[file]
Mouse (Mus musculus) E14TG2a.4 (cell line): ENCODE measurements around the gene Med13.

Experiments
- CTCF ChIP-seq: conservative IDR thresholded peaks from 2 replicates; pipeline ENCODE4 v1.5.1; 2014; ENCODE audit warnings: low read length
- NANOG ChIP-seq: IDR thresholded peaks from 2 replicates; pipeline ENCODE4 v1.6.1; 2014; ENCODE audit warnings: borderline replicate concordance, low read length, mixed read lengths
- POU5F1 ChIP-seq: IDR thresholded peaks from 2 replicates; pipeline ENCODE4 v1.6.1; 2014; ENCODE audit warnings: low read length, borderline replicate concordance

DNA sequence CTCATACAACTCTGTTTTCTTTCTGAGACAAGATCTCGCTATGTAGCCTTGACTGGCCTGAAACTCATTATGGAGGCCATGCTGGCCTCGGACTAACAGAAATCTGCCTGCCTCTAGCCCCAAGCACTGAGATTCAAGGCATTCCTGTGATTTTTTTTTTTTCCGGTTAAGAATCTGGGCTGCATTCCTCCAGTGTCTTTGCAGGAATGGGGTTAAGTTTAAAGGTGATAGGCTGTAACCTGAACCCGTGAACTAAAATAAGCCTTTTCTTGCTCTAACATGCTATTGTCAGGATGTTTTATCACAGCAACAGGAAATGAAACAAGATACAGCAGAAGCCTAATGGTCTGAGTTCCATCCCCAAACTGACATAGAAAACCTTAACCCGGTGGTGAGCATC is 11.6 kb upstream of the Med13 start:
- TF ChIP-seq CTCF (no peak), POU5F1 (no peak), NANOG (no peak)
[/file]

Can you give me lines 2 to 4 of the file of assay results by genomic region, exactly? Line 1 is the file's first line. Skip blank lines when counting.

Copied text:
Experiments
- CTCF ChIP-seq: conservative IDR thresholded peaks from 2 replicates; pipeline ENCODE4 v1.5.1; 2014; ENCODE audit warnings: low read length
- NANOG ChIP-seq: IDR thresholded peaks from 2 replicates; pipeline ENCODE4 v1.6.1; 2014; ENCODE audit warnings: borderline replicate concordance, low read length, mixed read lengths